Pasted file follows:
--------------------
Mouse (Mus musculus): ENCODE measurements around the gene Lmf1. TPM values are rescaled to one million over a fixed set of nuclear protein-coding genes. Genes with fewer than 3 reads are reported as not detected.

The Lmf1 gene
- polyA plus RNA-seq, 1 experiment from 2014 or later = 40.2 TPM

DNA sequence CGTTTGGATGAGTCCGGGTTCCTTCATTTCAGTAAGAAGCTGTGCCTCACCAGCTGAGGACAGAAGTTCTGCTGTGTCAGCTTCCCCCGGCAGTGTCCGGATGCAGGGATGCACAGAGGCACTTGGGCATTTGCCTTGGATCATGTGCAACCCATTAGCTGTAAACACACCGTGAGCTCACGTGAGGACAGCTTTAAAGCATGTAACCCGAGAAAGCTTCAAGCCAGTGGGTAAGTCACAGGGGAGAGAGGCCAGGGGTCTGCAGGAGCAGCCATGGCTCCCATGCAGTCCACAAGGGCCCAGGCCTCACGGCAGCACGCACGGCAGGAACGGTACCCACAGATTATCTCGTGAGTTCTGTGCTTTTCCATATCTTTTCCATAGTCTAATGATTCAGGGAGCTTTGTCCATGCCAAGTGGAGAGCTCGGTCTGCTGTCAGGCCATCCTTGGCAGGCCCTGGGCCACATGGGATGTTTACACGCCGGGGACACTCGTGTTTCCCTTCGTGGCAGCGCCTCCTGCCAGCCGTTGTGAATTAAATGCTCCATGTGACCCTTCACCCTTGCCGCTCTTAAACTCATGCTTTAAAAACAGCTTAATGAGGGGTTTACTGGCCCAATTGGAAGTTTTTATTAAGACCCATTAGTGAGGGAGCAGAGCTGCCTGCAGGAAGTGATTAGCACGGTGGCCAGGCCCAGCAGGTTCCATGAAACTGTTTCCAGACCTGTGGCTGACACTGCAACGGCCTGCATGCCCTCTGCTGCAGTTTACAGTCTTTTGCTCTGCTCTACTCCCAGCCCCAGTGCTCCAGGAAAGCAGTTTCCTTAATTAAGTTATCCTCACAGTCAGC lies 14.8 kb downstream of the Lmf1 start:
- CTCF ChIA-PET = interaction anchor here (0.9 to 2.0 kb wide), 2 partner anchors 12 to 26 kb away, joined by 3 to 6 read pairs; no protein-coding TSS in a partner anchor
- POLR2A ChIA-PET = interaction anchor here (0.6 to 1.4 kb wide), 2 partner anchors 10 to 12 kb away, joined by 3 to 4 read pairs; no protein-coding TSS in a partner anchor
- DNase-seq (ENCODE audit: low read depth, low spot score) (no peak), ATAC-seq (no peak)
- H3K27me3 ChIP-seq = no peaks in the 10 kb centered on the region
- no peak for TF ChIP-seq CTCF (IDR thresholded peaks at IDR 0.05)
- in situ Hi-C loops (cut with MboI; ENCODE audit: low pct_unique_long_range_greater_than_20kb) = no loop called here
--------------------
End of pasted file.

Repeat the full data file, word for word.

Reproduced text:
Mouse (Mus musculus): ENCODE measurements around the gene Lmf1. TPM values are rescaled to one million over a fixed set of nuclear protein-coding genes. Genes with fewer than 3 reads are reported as not detected.

The Lmf1 gene
- polyA plus RNA-seq, 1 experiment from 2014 or later = 40.2 TPM

DNA sequence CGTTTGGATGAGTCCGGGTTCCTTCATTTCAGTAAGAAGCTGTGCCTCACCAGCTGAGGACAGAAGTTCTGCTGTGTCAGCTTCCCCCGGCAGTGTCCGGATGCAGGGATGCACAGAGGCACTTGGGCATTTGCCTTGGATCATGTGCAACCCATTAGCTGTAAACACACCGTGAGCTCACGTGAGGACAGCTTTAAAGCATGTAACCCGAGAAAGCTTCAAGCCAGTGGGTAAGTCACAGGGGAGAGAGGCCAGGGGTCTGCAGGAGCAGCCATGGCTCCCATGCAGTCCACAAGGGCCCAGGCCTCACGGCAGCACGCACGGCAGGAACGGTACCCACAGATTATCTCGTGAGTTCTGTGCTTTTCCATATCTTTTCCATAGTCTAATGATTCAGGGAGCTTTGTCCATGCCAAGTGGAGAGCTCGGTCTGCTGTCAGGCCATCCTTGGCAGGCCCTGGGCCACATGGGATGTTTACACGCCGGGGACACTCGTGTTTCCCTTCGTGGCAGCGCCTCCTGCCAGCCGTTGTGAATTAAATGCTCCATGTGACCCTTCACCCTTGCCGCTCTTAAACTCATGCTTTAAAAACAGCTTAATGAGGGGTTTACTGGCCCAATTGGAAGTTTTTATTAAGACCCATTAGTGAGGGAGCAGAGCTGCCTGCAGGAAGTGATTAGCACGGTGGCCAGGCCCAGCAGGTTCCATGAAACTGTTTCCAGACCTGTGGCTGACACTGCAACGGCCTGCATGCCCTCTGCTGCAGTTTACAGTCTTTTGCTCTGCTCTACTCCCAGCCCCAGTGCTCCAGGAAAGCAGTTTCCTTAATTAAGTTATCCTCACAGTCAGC lies 14.8 kb downstream of the Lmf1 start:
- CTCF ChIA-PET = interaction anchor here (0.9 to 2.0 kb wide), 2 partner anchors 12 to 26 kb away, joined by 3 to 6 read pairs; no protein-coding TSS in a partner anchor
- POLR2A ChIA-PET = interaction anchor here (0.6 to 1.4 kb wide), 2 partner anchors 10 to 12 kb away, joined by 3 to 4 read pairs; no protein-coding TSS in a partner anchor
- DNase-seq (ENCODE audit: low read depth, low spot score) (no peak), ATAC-seq (no peak)
- H3K27me3 ChIP-seq = no peaks in the 10 kb centered on the region
- no peak for TF ChIP-seq CTCF (IDR thresholded peaks at IDR 0.05)
- in situ Hi-C loops (cut with MboI; ENCODE audit: low pct_unique_long_range_greater_than_20kb) = no loop called here